As a church, don’t miss that opportunity. They’re saying, “I don’t fully trust you, but I need support.”
This weekend, Kellen talked with a special needs parent who is a newly single mom. Vital question: What can I do to assist your child in anything she needs?
Even if you don’t have a special needs ministry, don’t avoid the conversation with parents. You will give so much life by sitting down with the parent.
Gina: Coming from a place of curiosity is important. It affects the tone of your question.
Gina shares how she made a mistake by assuming a special needs parent wasn’t being consistent to bring her daughter when Gina had carefully prepared. Later, she discovered the family had come for three Sundays, but the daughter would get out of the car. Gina lost curiosity and moved into judging.
6. As a ministry leader, how do you address the issue of consistency with special needs families?
Meaghan: Consistency is a hard thing. Churches function on schedules and order. That’s a hard thing for families with special needs. Their lives are so different.
A special needs parent told me: “I need you to be consistent, but I don’t know if I can be consistent. I need you to be there and ready. Not every Sunday will I be able to get him in the car, or out of the car, or through the door. But that one Sunday we can, are you going to be ready for us?”
For a church, that can be hard. You have volunteers waiting for someone who doesn’t show up. Remind your volunteers: “These families are dealing with a lot of things we can’t even imagine. When these families are there, we need to be ready and present.”
We have a volunteer pool—volunteers who are serving in other areas or taking a week off. We can send a text and ask if they can serve last minute.
They get that text and think, “Now is my chance to feed into this family. Today is the day God has brought that family together with me and I have the opportunity to serve.”
This ministry might look differently than any other ministry in the church. When they are there they need us. And when they are not there, they need those phone calls and texts and letters to say: “We see you. We’re going to be community whether you can be that community back to us.”
Gina: You can also say to a volunteer: “Here’s a family that I want you to be praying for on a regular basis and then show up for them on Sunday, whether they show up or not.”
As a ministry leader, I know if I can give a volunteer something consistent to do, they will show up consistently. If the child is not consistent, they start to feel like they are not being used well; that lack of consistency can prevent building a volunteer team. You can build consistency in grafting a volunteer’s heart to a special needs family through prayer, calls, and cards.
Kellen: Give that volunteer access to own the situation and be a part of that family. While they are waiting for a family to show up, have them pray or make a phone call to check in.
Meaghan: As those relationships are built, a year from now, that family may call that volunteer and say, “I can’t get my child out of the car, can you come and help?”
We’ve had volunteers at cars to coach a child in. Let us start in the parking lot.
Let your special needs families know: “It’s okay not to be okay. You can come in broken. You can come in after a rough night.” That’s what the church is supposed to be.
Gina: At one of their campuses, the parents have the phone number of their child’s buddy. They will text on the way in and the buddy will go outside and stand in the parking spot by the door. The parents swoop in and the buddy is right there.
Meaghan: Have special needs parking. Reserve a couple places up close for families with special needs. They are not coming blind. They have done their research. If they drive past and see that parking spot, it screams, “we want you here. We want you as part of your congregation. We are ready whenever you come in.”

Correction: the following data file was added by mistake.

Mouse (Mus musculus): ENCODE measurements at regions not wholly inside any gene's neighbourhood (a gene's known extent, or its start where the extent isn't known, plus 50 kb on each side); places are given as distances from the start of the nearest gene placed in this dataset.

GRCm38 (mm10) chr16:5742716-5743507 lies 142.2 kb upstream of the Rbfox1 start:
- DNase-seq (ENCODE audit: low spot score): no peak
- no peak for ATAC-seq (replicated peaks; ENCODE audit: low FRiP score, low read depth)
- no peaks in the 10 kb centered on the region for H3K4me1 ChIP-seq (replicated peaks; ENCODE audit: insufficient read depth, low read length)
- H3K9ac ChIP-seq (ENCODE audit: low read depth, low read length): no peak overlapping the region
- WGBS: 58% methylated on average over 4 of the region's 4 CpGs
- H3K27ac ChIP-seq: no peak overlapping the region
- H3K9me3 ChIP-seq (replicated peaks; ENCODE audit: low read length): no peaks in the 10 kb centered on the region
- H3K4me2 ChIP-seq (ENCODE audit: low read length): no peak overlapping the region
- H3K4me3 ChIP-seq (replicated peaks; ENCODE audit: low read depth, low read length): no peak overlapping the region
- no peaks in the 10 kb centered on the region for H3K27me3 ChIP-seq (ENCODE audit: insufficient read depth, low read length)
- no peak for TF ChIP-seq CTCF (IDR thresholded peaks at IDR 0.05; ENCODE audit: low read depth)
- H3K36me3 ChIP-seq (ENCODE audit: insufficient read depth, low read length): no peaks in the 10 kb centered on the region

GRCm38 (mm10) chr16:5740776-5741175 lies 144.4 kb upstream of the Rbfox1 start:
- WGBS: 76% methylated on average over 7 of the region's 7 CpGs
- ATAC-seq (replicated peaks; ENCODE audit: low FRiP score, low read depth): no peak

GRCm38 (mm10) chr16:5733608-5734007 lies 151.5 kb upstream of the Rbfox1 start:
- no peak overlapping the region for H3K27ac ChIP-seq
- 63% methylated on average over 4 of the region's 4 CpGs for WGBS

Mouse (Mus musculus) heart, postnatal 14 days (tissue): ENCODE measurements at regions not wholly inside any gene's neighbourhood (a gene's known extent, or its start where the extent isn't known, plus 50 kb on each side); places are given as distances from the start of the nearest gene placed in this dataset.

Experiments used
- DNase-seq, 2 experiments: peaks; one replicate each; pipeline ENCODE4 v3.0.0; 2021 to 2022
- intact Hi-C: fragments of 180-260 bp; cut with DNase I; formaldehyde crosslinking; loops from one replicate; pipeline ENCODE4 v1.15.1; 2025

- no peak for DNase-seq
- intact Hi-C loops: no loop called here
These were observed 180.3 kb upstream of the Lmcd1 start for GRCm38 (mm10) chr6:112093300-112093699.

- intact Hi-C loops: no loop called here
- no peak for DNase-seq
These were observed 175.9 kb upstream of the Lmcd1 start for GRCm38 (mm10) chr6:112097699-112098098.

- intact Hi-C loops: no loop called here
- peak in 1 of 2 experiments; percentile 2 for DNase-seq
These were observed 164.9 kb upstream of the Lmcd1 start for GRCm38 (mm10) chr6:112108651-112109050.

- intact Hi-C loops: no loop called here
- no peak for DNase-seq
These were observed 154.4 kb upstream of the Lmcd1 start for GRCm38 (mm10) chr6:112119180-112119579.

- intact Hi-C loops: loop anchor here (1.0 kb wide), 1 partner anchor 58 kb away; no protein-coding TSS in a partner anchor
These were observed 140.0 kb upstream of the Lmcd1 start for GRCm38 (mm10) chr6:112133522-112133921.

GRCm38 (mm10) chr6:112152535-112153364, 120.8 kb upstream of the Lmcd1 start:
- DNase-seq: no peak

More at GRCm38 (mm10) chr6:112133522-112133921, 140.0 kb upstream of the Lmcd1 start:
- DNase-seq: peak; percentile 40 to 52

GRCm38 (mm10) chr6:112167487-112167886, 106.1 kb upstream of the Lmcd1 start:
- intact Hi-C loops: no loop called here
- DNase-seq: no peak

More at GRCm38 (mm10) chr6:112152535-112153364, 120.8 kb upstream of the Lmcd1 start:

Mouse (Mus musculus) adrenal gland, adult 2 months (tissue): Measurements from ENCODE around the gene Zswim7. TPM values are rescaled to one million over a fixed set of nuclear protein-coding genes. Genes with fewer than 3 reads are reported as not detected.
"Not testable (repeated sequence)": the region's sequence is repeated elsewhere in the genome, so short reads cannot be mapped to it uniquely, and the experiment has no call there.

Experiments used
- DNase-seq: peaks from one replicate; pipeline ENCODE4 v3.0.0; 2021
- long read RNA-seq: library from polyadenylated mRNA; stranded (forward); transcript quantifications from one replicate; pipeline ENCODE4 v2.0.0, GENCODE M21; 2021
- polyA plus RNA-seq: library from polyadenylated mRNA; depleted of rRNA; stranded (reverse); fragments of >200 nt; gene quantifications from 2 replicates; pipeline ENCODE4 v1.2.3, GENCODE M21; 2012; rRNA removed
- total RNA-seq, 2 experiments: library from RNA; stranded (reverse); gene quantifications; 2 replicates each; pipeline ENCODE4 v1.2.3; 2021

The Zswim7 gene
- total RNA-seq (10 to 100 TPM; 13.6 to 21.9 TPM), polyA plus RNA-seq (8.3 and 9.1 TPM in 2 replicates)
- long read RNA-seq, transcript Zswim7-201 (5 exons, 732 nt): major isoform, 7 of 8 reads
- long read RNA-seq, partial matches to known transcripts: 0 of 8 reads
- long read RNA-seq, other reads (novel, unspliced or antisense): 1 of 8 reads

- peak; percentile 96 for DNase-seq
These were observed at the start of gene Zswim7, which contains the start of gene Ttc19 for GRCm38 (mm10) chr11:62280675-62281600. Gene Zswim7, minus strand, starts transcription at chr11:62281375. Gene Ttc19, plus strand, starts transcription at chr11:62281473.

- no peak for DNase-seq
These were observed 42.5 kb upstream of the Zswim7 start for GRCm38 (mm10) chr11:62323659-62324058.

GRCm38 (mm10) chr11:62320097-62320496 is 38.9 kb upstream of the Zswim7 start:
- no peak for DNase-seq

7. How do you scale a special needs ministry after starting with one child and one buddy?
Meaghan: Scaling is easy if you have a family that feels connected and involved. Special needs families talk to each other. They will tell each other that your church is a comfortable place.
Take whoever God brings you, look for volunteers who have open hearts, and train those volunteers.
The local school system is great for training resources.
Mike: Where else do I go for training resources?
Meaghan: In different parts of the country different organizations take the lead in training: Joni and Friends, Easter Seals, Down Syndrome guilds, Autism associations, etc.
Also consider special education teachers and behavioral/physical therapists.
Parents are an incredibly valuable resource. Ask a parent to come in and give a training on their specific child – especially for the buddy system. It gives the parent the ability to really invest and to know who is with their child and what they understand. It allows parent to start that relationship and build the connection.
Gina: It goes back to building that bridge of trust.
Everyone acknowledges that this conversation barely scratches the surface. We gotta get Meaghan back. Look out for more to come in future episodes! In the meantime, check out some of her articles on Orange Leaders (below).
And as Kellen melodiously styles: It’s always a pleasure to have you listening to the Oooooorange Kiiids Podcast!
- Start simple. If you don’t have a special needs ministry, begin with the first family God brings to your church. If you have one special needs student and one volunteer, you have a special needs ministry. Trust God to grow the vision.
- Communicate with parents. Build trust through open conversation. Don’t be scared to say, “I don’t have the answers, but let’s figure this out.” Be consistent, even if the family can’t be consistent.
- Find volunteers. You may need a pool of volunteers who can be flexible since your special needs ministry may look different every week. Encourage them to be consistent in prayer and checking in on their special needs student/family even when the child can’t come.
- Train your volunteers. Parents are your best resource for training as they know their own child so well; this also builds trust. You can lean into local school systems and organizations like Joni & Friends, Easter Seals, Down Syndrome guilds, and Autism associations for further training.
Special Needs Ministry Articles by Meaghan Wall